Chandravati ends Part 2 by summarizing that “Sita’s calendar is nothing but a tale of sorrow, a tale of twelve months of pain.” It is in Part 3 that we hear of the events leading to Sita’s banishment by Rama over doubts as to whether she had remained chaste while in Ravana’s captivity: Unlike other writers and commentators who couched their disbelief over Rama’s actions towards the blameless Sita by apologizing on his behalf or by pointing to “fate” to explain his harshness, Chandravati openly castigates Rama for giving in to unsavory hearsay:
To heed another’s gossip is to bring ruin upon oneself. Says
Chandravati, “Oh Rama, you have lost your senses!”
She then begins her lament:
O Sarayu, flow slowly.
Sita, daughter of a king and wife to Rama is being sent into exile
today by Rama, the jewel of the Raghu clan. Oh, Sun, do not rise,
hide your face in the clouds. Do not witness the anguish of Sita, she
who was born to suffer. Oh god of winds, do not cease to blow, for how would
you be able to bear the affliction of so blameless a person, Pavana?
Today the sky weeps, the wind weeps, weeps too the water in the river,
and the stars in the sky have passed the night in tears. Alas!
To which land will Sita go, with whom will she stay? O Sarayu, flow slowly.
Interestingly, Chandravati is careful not to criticize Rama through Sita’s voice, preferring to censure him herself. Her Sita still remains devoted to Rama, but nevertheless, as Mandakranta Bose says, “What was traditionally a celebration of manliness, is thus turned into a depiction of women’s inescapably tragic lives.”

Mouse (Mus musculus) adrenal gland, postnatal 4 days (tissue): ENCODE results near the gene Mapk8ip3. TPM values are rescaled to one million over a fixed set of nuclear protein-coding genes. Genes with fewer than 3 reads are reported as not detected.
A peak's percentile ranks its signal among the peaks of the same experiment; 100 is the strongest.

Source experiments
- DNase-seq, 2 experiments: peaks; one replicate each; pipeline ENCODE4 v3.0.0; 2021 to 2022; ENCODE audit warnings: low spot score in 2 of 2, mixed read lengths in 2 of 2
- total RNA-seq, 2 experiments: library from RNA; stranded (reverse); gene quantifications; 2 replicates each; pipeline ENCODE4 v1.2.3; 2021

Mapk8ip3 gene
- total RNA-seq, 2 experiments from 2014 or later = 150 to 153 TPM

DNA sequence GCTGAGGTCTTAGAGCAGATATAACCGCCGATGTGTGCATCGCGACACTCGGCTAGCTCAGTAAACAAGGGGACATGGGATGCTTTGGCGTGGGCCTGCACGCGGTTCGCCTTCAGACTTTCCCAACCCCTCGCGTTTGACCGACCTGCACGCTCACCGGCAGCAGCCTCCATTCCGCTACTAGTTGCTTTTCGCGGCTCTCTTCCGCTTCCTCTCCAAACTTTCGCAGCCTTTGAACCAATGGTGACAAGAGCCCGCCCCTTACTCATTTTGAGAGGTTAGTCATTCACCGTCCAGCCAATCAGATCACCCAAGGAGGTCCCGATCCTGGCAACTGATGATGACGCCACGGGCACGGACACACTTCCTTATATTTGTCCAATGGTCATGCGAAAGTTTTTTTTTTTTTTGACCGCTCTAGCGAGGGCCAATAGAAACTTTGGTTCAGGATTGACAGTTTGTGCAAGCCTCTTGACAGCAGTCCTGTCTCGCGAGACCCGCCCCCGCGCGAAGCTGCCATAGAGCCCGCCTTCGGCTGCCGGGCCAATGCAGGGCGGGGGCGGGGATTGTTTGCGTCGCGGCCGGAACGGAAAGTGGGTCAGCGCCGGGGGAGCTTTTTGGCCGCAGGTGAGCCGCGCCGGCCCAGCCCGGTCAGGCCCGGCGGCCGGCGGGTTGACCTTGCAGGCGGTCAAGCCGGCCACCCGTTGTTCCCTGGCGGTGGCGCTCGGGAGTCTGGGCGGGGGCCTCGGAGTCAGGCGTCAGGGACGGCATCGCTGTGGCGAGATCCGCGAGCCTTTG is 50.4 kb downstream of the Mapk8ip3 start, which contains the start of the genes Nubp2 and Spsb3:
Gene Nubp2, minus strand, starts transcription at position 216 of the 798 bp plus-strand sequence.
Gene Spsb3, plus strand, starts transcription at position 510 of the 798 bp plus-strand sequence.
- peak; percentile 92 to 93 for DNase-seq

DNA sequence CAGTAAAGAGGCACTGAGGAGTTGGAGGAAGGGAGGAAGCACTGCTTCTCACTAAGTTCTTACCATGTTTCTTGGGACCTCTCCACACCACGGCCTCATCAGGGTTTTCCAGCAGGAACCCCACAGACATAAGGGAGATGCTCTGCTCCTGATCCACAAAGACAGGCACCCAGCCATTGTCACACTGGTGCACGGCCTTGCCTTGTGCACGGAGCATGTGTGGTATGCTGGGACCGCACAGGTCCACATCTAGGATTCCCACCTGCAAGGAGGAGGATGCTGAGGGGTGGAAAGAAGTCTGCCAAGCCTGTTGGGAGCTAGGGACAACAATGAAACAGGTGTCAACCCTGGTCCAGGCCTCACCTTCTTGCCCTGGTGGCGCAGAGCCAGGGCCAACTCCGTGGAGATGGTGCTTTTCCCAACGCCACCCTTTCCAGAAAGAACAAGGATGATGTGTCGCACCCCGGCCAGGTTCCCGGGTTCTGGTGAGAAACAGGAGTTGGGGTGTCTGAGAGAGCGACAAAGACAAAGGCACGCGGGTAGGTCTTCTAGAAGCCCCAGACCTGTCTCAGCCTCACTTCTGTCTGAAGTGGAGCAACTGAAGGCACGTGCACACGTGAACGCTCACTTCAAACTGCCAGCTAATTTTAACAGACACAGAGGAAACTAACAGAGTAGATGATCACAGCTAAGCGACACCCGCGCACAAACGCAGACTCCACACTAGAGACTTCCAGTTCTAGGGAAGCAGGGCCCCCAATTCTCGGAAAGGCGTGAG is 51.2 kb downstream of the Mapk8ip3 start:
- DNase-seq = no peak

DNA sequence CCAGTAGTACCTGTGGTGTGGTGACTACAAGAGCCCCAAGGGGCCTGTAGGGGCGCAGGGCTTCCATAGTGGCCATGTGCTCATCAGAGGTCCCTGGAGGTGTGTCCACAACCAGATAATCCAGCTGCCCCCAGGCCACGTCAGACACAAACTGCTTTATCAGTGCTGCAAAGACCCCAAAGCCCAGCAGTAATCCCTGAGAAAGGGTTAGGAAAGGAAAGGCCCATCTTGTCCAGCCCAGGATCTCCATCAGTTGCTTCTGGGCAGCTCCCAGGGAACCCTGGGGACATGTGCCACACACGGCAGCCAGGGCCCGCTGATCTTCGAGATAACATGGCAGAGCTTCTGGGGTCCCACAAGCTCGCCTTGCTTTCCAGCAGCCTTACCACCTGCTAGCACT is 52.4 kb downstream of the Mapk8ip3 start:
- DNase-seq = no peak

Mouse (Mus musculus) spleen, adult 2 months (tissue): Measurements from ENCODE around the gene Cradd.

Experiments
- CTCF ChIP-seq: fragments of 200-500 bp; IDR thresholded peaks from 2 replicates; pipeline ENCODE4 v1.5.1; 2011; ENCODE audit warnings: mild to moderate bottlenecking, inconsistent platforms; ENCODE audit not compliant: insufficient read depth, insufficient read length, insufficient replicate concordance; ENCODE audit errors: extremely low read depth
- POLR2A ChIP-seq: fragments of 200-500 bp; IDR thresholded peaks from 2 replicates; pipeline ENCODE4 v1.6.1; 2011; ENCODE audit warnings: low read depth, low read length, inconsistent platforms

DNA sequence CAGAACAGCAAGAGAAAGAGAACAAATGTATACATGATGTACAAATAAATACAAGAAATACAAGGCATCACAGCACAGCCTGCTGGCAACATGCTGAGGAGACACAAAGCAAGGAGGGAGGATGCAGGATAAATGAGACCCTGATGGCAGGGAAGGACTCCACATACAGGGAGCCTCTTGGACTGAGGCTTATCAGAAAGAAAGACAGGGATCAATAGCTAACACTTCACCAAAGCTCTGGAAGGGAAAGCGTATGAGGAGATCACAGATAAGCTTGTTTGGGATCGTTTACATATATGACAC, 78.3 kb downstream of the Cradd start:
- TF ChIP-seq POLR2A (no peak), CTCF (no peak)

Although she wrote it sometime in the sixteenth century, Chandravati’s Ramayana has never been taken seriously by the literary world. Nabaneeta Deb Sen offers the following reason as to why that may be so:
Chandravati’s Ramayana was rejected not because it was incompetently crafted or incomplete, but because it was not a traditional text. It is a woman’s text, an atypical retelling of the Rama tale in which Rama is first marginalised and then criticised from a woman’s point of view. In fact, Chandravati’s Ramayana was never even properly read for what it actually was: the story of Sita’s journey from birth to death. Instead of praising Rama, Chandravati often intrudes into the narrative to comment on Rama’s foolishness, to advise and guide him and to accuse him of the devastation that awaits Ayodhya.
Chandravati’s Ramayana may focus on Sita, but its remarkability lies in the fact that it is just as much a story about Chandravati, and about the sorry state of women’s lives at the hands of a man-dominated society.
 In traditional accounts, Sita is the daughter of King Janaka but not by birth. He finds her amid the furrows of the earth, which accounts for her name, Sita, “furrow” in Sanskrit.
 Sarama is the wife of Vibhishana, Ravana’s brother, who had fought on the side of Rama during the battle between Rama and Ravana. From A Woman’s Ramayana: Candravati’s Bengali Epic. Translated by Mandakranta Bose and Sarika Priyadarshini Bose. Hoboken: Taylor and Francis, 2013. EBL Ebook, 72.
 A Woman’s Ramayana, 74.
 A Woman’s Ramayana, 79-80.
 A Woman’s Ramayana, 80.
 Mandakranta Bose, “Reinventing the Ramayana in Twentieth Century Bengali Literature,” in Ramayana Revisited, ed. by Mandakranta Bose (New York: Oxford University Press, 2004), 110.
 Nabaneeta Deb Sen, “Rewriting the Ramayana: Candravati and Molla,” India International Centre Quarterly, vol. 24-2/3 (1997): 171.